Memory Board

I ran out of kynar wire and was forced to take a break from wrapping so I decided to take this opportunity and design a custom PCB for my memory module. Since this was my first attempt to lay out a board, it took me over a week – much longer than I had expected (yes, I still have time for the project only on weekday evenings). My kynar roll arrived long time ago, but only now I am ready to send the board design to the fab house and return to wrapping (which I already hate).

The reason it took me so long is that I was constantly unhappy with the way the boards ultimately looked and the number of vias it required after autorouting (initially my attempts called for 200+ vias). My approach was to lay out the components manually, with some assistance of the schematic diagrams (to place related components close to each others). Somehow, I am still having trouble using airwires for this purpose – they are just too many for me to be able to find a correct layout using only them (especially when multiple airwires run in parallel). I had the impression that all my parts had airwires leading to almost all remaining components on the board. This irritated me, so I was attempting layout after layout after layout. Also, I was routing power lines manually. Eagle autorouter would route them randomly with respect to power filter caps, which was not what I wanted. However, my manual routing occupied to much board space and set multiple obstacles the autorouter had to jump over using vias. Ultimately, I routed power vertically on the to side of the board, ground horizontally on the bottom side of the board and ran the autorouter with the setting to optimize for the same alignment. The via count (my board quality indicator) went down from 200+ to something around 40. Finally, I was satisfied. So, here is my first ever PCB (click to enlarge).

As previously announced, I used Eagle non-profit version. The board is 100x160mm (standard eurocard size) and is intended for installation in standard 19-inch rack (3U). Ultimately, the entire computer will sit in such rack, and boards will be connected using a 64-wire ribbon cable. You can see a ribbon connector sticking out the right side of the board.

Preparing a board design required some changes to the schematic. These are rather editorial than functional. Schematics required adding a ribbon connector and board headers, nothing particularly interesting. I have also split the memory schematics into base part (corresponding the the 1MB base memory board) and 3MB memory expansion. Eagle files are available for download here.

The tricky part on the board I am especially proud of is that it is expandable. If you recall my memory design, it allows for maximum 4MB of memory (22-bit physical address bus). But the board contains only one 128kB ROM chip and two 512kB SRAM chips. The idea here is to make another board, which will contain extended memory, and whose chip sockets will be in line with SRAM sockets on the main memory board (the one above). One of the sockets will have longer leads (like those for wire wrapping). This way, I can remove one of the SRAM chips from the main board, and stack the expansion board on top of it, connecting the wire wrap socket’s leads from the expansion board to the freed socket on the main board. This will transfer the address bus and data bus lines to the expansion board, /ENMEM and /LDMEM signals, and the chip select signal of the SRAM chip relocated from the main board to the expansion board. The remaining chip select signals (plus power and ground) will be transferred via JP1 header connector, which will have its long pins counterpart on the expansion board, in the exact same location in reference to board edges. To secure everything and make sure it does not fall apart easily, both boards will be additionally held together using 15mm posts and M3 screws (hence the holes in board corners).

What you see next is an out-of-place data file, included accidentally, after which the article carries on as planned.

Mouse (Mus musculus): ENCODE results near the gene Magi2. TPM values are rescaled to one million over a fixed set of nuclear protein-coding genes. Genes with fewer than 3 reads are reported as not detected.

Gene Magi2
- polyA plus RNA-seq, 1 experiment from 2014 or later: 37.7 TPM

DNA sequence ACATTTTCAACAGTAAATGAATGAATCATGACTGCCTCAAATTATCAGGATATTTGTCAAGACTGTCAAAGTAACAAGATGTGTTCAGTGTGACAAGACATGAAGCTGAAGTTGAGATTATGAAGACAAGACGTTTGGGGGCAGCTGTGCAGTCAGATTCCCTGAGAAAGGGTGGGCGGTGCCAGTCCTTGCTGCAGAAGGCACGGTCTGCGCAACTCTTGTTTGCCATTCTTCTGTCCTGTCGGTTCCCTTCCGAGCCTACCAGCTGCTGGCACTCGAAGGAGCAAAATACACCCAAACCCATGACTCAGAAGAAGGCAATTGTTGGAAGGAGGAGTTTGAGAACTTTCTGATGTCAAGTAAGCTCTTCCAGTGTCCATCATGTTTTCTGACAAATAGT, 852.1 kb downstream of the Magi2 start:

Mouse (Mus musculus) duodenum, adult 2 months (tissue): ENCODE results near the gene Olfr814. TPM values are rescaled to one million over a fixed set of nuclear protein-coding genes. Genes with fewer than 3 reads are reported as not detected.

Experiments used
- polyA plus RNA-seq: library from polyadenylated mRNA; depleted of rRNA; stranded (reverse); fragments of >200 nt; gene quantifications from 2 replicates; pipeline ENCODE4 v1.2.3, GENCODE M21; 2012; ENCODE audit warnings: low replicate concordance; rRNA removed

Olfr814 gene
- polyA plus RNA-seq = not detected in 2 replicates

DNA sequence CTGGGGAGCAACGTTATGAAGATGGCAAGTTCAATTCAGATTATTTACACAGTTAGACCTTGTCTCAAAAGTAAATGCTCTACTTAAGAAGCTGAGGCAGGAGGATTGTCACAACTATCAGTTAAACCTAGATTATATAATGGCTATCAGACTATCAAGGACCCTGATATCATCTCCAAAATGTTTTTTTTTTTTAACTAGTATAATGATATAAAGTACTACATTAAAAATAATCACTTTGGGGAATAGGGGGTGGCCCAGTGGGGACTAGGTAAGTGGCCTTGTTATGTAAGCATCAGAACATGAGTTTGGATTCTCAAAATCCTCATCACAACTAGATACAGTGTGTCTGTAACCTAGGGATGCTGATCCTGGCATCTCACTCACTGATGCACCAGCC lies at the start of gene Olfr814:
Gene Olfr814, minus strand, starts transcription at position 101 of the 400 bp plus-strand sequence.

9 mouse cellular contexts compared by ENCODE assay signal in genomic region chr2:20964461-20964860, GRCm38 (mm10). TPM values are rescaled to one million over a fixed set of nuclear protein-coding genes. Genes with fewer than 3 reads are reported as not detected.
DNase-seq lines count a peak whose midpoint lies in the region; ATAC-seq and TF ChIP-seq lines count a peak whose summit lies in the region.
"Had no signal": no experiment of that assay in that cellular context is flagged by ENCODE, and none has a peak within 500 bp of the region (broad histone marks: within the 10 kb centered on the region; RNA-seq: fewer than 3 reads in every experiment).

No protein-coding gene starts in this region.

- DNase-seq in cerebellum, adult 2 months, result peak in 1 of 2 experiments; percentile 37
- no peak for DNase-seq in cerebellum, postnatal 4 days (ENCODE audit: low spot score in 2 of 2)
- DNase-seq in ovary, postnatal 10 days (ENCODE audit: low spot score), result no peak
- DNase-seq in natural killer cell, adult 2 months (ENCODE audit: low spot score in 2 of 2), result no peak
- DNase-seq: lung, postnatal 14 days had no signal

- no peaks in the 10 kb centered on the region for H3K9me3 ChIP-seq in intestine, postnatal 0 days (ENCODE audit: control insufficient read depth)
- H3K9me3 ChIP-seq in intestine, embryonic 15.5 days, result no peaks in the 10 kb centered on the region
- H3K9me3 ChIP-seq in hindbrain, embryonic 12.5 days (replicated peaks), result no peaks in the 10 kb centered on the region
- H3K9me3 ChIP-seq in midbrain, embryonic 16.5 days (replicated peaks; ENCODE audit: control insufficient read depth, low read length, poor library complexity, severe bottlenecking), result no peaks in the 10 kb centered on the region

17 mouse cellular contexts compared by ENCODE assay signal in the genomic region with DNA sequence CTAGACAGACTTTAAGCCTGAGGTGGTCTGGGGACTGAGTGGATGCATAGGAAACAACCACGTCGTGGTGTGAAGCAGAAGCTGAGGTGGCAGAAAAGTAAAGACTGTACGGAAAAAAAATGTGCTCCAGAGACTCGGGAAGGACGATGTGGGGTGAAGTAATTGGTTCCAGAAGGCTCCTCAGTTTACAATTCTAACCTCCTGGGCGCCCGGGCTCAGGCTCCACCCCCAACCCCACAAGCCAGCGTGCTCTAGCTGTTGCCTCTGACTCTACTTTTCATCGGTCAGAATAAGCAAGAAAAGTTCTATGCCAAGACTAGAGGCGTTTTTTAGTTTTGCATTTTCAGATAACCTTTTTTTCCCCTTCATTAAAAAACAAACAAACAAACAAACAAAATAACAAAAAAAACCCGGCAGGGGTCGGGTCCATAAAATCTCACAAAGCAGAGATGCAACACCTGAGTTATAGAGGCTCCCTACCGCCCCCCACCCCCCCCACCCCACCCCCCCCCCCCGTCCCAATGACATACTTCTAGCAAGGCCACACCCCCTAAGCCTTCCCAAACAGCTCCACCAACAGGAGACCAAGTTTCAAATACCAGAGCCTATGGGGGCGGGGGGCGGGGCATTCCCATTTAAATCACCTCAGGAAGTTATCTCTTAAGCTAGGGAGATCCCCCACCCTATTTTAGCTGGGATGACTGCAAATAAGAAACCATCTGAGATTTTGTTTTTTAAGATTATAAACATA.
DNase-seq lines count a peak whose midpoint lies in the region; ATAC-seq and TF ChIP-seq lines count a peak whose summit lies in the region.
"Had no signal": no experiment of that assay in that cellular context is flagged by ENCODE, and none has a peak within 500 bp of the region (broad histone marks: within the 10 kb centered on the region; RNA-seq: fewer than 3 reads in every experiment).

For practical reasons, in order not to leave ROM on the lower board of the stack, I will probably do similar repositioning of the ROM chip (i.e. remove it from the lower board and provide a socket for it on the expansion board in the exact same location but with longer pins). This way ROM will be easily accessible for reprogramming. If you look at the board you will notice that I have left enough room around the ROM chip in order to use a ZIF socket to easily plug and unplug it.

As far as board house is concerned, I will use BatchPCB ( since they are probably the cheapest around. My board is $74 to manufacture and ship, and prices for this size board at European board houses were all 70-100 euros. The only drawback of BatchPCB is that you usually wait long to get your board as these guys wait until they fill the entire panel with orders before they submit their bulk order to their vendor in China. I still have a lot of wire wrapping in front of me so that’s not a big issue, though. I can wait.

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